1999 Commuter Rail Wrapup November 21st, 1999
Speaking of Dallas, here is their Summer, 1999 ridership report:
Total ridership for FY 98 was 85.7 million, a 15.8 million (28%) increase over FY 97 and 37.2 million (76.6%) increase over FY96.
Bus ridership during the second quarter of FY99 was 11.6 million–a 6.7% gain over the second quarter of FY98.
The increasing accessibility of DART’s fixed route services is helping to reduce demand for more costly paratransit curb-to-curb service. During the second quarter of FY99, paratransit passenger trips decreased nearly 13.7% compared to the second quarter of FY98.
Light rail ridership during the second quarter of FY99 was 2.8 million – up 8.3% over the first quarter of FY98; total light rail ridership for FY98 was 11 million – a 37% increase over FY 97.
Commuter rail ridership on the Trinity Railway Express during the second quarter of FY99 was 143,000 – up 26.2% over the first quarter of FY98. Total commuter rail ridership for FY98 was 503,000 – up 162% percent over FY97. Don’t forget, the Dallas commuter rail system has ONLY THREE STATIONS.
San Francisco Bay: The Altamont Commuter Express is carrying in excess of 1,000 passengers daily as of September 8, when it hit 1077. ACE reports 79% of their passengers previously drove alone in their cars, meaning “there were 850 fewer cars on the highway” that morning, relieving the congested I-580. A celebration is planned for October 16 marking ACE’s first year of “overwhelming success,” which will start in Stockton at 5:00AM, and at 12:00 Noon at the newly rebuilt Centerville station.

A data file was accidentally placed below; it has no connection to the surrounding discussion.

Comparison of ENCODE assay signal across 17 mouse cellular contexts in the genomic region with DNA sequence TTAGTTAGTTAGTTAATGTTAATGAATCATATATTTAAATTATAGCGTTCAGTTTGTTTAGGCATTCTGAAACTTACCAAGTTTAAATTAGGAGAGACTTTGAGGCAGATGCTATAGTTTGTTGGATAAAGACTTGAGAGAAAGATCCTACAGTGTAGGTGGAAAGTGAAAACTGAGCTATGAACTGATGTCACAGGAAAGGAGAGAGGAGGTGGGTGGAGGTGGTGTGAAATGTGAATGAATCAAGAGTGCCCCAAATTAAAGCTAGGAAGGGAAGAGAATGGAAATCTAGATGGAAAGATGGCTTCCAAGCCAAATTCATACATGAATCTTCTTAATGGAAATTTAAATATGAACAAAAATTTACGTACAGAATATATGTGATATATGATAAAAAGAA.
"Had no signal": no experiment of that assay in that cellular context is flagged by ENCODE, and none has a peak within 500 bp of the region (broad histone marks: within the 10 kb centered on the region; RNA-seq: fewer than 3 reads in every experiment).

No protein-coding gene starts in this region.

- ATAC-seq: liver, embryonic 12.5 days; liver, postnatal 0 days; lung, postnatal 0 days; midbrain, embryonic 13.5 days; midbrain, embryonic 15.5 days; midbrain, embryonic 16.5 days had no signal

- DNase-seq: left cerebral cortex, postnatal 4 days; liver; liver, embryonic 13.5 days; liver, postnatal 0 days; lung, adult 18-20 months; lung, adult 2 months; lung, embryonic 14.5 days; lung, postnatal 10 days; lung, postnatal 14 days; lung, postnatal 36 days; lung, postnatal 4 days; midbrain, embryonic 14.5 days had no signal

Los Angeles Metrolink has ordered 28 new bilevel cars from Bombardier. A $47 million contract was announced October 5 detailing this order, which is for all coaches, but no cab cars. These new cars will be used to expand capacity on existing trains, not to add new service. Bill Davis, Metrolink Board Chairman and Simi Valley Mayor, said, “We are literally running out of seats on some routes during the rush hour.” Deliveries, however, are not scheduled to begin until January, 2001, and will be spread out over five months. Metrolink is now carrying 28,000 average daily riders on its 130 trains serving 46 stations over its 416-mile network.
The new SOUNDER commuter rail service in between Seattle and Tacoma, Washington, according to the South County Journal, will commence on September 18th next year. Initially there will be three trains every weekday, with up to eighteen daily trips introduced over the next several years. Sound Transit has been working with BNSF to finish $250 million in track and signal upgrades, but the work has taken longer than expected; service was formerly expected to begin late this year. The September 18th date was chosen to coincide with the fall bus schedule change.
1999 Rail-Volution Comments November 21st, 1999
This year’s Rail-Volution was held in Dallas. A few observations: